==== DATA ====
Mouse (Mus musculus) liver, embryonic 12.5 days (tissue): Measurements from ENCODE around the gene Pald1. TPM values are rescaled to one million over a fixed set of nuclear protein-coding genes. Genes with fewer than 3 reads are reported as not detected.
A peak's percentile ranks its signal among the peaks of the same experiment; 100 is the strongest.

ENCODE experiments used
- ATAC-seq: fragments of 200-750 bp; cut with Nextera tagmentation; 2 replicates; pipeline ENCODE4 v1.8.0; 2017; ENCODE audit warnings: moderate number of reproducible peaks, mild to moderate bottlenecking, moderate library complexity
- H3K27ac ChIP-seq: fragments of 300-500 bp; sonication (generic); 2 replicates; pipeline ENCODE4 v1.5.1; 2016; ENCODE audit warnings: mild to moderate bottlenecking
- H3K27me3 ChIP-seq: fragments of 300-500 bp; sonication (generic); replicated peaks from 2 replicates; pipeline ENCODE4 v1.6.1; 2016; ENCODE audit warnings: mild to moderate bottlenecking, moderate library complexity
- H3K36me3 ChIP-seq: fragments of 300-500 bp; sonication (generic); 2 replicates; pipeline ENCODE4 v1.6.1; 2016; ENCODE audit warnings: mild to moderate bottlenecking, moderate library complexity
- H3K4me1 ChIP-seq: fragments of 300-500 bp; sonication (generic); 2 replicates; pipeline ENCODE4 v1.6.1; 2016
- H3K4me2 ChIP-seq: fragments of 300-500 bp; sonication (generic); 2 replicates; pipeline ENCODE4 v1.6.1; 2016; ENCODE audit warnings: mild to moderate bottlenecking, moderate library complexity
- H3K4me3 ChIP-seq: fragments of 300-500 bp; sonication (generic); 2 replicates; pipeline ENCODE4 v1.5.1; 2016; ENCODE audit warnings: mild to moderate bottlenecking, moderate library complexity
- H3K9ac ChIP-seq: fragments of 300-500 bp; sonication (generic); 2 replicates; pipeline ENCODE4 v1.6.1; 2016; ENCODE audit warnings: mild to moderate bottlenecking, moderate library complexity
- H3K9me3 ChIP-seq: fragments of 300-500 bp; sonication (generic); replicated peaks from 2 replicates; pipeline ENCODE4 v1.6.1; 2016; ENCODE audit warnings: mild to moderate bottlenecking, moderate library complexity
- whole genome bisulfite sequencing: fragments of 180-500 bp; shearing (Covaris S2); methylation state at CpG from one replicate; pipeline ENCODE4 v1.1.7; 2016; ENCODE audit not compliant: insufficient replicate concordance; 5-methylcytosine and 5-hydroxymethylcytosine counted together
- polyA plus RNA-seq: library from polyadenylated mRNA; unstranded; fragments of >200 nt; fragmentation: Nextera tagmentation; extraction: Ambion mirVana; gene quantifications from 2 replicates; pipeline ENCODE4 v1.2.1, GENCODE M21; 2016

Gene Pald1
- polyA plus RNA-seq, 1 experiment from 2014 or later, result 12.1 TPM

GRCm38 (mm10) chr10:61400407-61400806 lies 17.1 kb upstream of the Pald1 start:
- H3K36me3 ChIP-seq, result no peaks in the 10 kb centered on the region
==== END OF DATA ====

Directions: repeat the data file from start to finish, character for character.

Mouse (Mus musculus) liver, embryonic 12.5 days (tissue): Measurements from ENCODE around the gene Pald1. TPM values are rescaled to one million over a fixed set of nuclear protein-coding genes. Genes with fewer than 3 reads are reported as not detected.
A peak's percentile ranks its signal among the peaks of the same experiment; 100 is the strongest.

ENCODE experiments used
- ATAC-seq: fragments of 200-750 bp; cut with Nextera tagmentation; 2 replicates; pipeline ENCODE4 v1.8.0; 2017; ENCODE audit warnings: moderate number of reproducible peaks, mild to moderate bottlenecking, moderate library complexity
- H3K27ac ChIP-seq: fragments of 300-500 bp; sonication (generic); 2 replicates; pipeline ENCODE4 v1.5.1; 2016; ENCODE audit warnings: mild to moderate bottlenecking
- H3K27me3 ChIP-seq: fragments of 300-500 bp; sonication (generic); replicated peaks from 2 replicates; pipeline ENCODE4 v1.6.1; 2016; ENCODE audit warnings: mild to moderate bottlenecking, moderate library complexity
- H3K36me3 ChIP-seq: fragments of 300-500 bp; sonication (generic); 2 replicates; pipeline ENCODE4 v1.6.1; 2016; ENCODE audit warnings: mild to moderate bottlenecking, moderate library complexity
- H3K4me1 ChIP-seq: fragments of 300-500 bp; sonication (generic); 2 replicates; pipeline ENCODE4 v1.6.1; 2016
- H3K4me2 ChIP-seq: fragments of 300-500 bp; sonication (generic); 2 replicates; pipeline ENCODE4 v1.6.1; 2016; ENCODE audit warnings: mild to moderate bottlenecking, moderate library complexity
- H3K4me3 ChIP-seq: fragments of 300-500 bp; sonication (generic); 2 replicates; pipeline ENCODE4 v1.5.1; 2016; ENCODE audit warnings: mild to moderate bottlenecking, moderate library complexity
- H3K9ac ChIP-seq: fragments of 300-500 bp; sonication (generic); 2 replicates; pipeline ENCODE4 v1.6.1; 2016; ENCODE audit warnings: mild to moderate bottlenecking, moderate library complexity
- H3K9me3 ChIP-seq: fragments of 300-500 bp; sonication (generic); replicated peaks from 2 replicates; pipeline ENCODE4 v1.6.1; 2016; ENCODE audit warnings: mild to moderate bottlenecking, moderate library complexity
- whole genome bisulfite sequencing: fragments of 180-500 bp; shearing (Covaris S2); methylation state at CpG from one replicate; pipeline ENCODE4 v1.1.7; 2016; ENCODE audit not compliant: insufficient replicate concordance; 5-methylcytosine and 5-hydroxymethylcytosine counted together
- polyA plus RNA-seq: library from polyadenylated mRNA; unstranded; fragments of >200 nt; fragmentation: Nextera tagmentation; extraction: Ambion mirVana; gene quantifications from 2 replicates; pipeline ENCODE4 v1.2.1, GENCODE M21; 2016

Gene Pald1
- polyA plus RNA-seq, 1 experiment from 2014 or later, result 12.1 TPM

GRCm38 (mm10) chr10:61400407-61400806 lies 17.1 kb upstream of the Pald1 start:
- H3K36me3 ChIP-seq, result no peaks in the 10 kb centered on the region